Dubai: The View From Inside, Part 1
Excerpted and adapted from the ebook “The Insider’s Guide to Living in Dubai, UAE” by Kelly M. Barker.
As the insider’s guide, it is important to note that Dubai is an incredible city and is the pacesetter for the region. However, all of that must be tempered with a bit of realism of the difficulties of an emerging country that tightly held onto the reigns of its population and power.
Censorship In Dubai
There is censorship that still exists in the newspapers; much of what really occurs doesn’t get printed unless it is “good news”. The internet has censorship of sites that Dubai feels doesn’t support Islamic values. Many of them have internet browsers shaking their heads. I recall wanting to check out “belly dancing” sites to see about classes or videos to try and downsize my waist. Imagine my shock at receiving this message. Just for belly dancing??? Of course, dating and marriage sites, anything with S*X in the name, or even an indication that the site would contain anything inconsistent with the religious, cultural, political, or moral values – and there is a block applied.
The Immigrant Labor Force In Dubai
The immigrant labor force, whether construction workers, housemaids, drivers, or nannies have been subjected to exploitation from their employers, and in recent months there have been demonstrations (which are illegal) because they have not been paid their wages for months at a time. This movement for demonstrations has assisted in getting their plight known to the public. But, despite a “name and shame” policy as stated by the Dubai government, most times the problems are quietly resolved. If an Arab owns the company, which is most often the case, only the initials of the company or company owner will appear in the newspaper.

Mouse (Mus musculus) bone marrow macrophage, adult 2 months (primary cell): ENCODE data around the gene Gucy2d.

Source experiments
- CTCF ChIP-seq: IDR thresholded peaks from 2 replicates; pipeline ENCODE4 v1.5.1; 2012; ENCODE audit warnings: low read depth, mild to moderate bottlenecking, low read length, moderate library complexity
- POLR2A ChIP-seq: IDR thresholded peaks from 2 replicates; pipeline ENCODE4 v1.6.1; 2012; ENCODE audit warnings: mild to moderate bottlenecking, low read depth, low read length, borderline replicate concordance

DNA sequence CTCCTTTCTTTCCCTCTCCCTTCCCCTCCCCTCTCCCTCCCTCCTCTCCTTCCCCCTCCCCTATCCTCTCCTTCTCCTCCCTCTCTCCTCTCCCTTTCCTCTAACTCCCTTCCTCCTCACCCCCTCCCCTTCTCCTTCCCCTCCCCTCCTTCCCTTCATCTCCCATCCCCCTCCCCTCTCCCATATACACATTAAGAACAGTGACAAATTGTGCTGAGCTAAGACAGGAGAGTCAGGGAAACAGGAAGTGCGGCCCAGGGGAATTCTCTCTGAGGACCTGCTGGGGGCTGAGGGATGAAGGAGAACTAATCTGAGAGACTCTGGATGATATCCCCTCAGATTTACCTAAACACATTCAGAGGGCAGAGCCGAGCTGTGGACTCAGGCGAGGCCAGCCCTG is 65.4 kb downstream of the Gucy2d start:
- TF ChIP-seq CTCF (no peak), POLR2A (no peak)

Many of the worksites are unsafe and there is an absence of safety equipment which is very noticeable. For your own safety, do not go around any building sites.
For the second summer in a row, the municipality has called for a work stoppage for the outside labor force from 1 PM till 3 PM. However, most companies ignore the ruling and the municipality doesn’t have enough enforcement officers – so the workers remain toiling in the incredible summer heat.
Bachelors are migrant workers who are in this country on work visas with families to support back home. As in most eastern cultures, they live in communal groups. Dubai doesn’t want the low-end workers in the city and water and Electric services are often cut to “bachelor housing”. The Emirate doesn’t want them in the city, and this is the way to force them out. This is creating a huge problem as Dubai has no homeless population, but because of the way that the Municipality is handling this, there are now large groups of wandering persons who are here to work, but have no place to live.
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Access to your passport is also a problem, as it is a standard policy for all companies to hold all passports to eliminate runaway employees. The Europeans have a bit more leverage to retain their passports, but it is a very common practice by all employers to keep them locked away.
VOIP technology such as Skype is blocked in the local areas but is accessible in the areas where the expats generally reside.
Opening bank accounts, getting residence permits, work permits, internet access, and other government and quasi-government provided services are all difficult and time-consuming. Most of the government jobs are held by locals and the education level and customer service level is not on par with highly developed countries.
In the next article in this series, Kelly explains more about housing options, insurance issues, and the balance between nightlife and security. Click here to continue reading “Dubai: The View From Inside, Part 2.”
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